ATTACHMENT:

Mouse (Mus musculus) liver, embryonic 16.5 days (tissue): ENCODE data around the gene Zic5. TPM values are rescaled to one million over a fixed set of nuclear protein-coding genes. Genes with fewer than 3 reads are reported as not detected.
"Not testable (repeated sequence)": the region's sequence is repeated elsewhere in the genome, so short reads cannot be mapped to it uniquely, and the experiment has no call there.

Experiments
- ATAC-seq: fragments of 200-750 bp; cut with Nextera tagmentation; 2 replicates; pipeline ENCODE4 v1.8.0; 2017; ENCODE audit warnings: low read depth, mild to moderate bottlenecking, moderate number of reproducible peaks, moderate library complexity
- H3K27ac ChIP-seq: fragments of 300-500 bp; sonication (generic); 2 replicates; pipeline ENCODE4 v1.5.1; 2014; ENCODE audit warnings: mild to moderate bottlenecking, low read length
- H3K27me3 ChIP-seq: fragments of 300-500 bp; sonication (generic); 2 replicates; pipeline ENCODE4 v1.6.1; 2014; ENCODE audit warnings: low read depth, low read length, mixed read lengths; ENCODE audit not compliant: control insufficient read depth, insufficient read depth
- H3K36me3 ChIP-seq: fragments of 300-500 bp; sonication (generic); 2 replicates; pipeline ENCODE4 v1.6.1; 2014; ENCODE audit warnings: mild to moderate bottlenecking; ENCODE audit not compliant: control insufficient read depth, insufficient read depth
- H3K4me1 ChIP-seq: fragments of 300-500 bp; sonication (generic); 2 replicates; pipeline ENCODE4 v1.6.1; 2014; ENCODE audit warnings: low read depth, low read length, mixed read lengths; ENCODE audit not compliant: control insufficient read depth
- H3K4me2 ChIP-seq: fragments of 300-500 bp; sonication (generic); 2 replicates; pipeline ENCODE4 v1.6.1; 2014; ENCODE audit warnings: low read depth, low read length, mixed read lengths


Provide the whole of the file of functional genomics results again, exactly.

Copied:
Mouse (Mus musculus) liver, embryonic 16.5 days (tissue): ENCODE data around the gene Zic5. TPM values are rescaled to one million over a fixed set of nuclear protein-coding genes. Genes with fewer than 3 reads are reported as not detected.
"Not testable (repeated sequence)": the region's sequence is repeated elsewhere in the genome, so short reads cannot be mapped to it uniquely, and the experiment has no call there.

Experiments
- ATAC-seq: fragments of 200-750 bp; cut with Nextera tagmentation; 2 replicates; pipeline ENCODE4 v1.8.0; 2017; ENCODE audit warnings: low read depth, mild to moderate bottlenecking, moderate number of reproducible peaks, moderate library complexity
- H3K27ac ChIP-seq: fragments of 300-500 bp; sonication (generic); 2 replicates; pipeline ENCODE4 v1.5.1; 2014; ENCODE audit warnings: mild to moderate bottlenecking, low read length
- H3K27me3 ChIP-seq: fragments of 300-500 bp; sonication (generic); 2 replicates; pipeline ENCODE4 v1.6.1; 2014; ENCODE audit warnings: low read depth, low read length, mixed read lengths; ENCODE audit not compliant: control insufficient read depth, insufficient read depth
- H3K36me3 ChIP-seq: fragments of 300-500 bp; sonication (generic); 2 replicates; pipeline ENCODE4 v1.6.1; 2014; ENCODE audit warnings: mild to moderate bottlenecking; ENCODE audit not compliant: control insufficient read depth, insufficient read depth
- H3K4me1 ChIP-seq: fragments of 300-500 bp; sonication (generic); 2 replicates; pipeline ENCODE4 v1.6.1; 2014; ENCODE audit warnings: low read depth, low read length, mixed read lengths; ENCODE audit not compliant: control insufficient read depth
- H3K4me2 ChIP-seq: fragments of 300-500 bp; sonication (generic); 2 replicates; pipeline ENCODE4 v1.6.1; 2014; ENCODE audit warnings: low read depth, low read length, mixed read lengths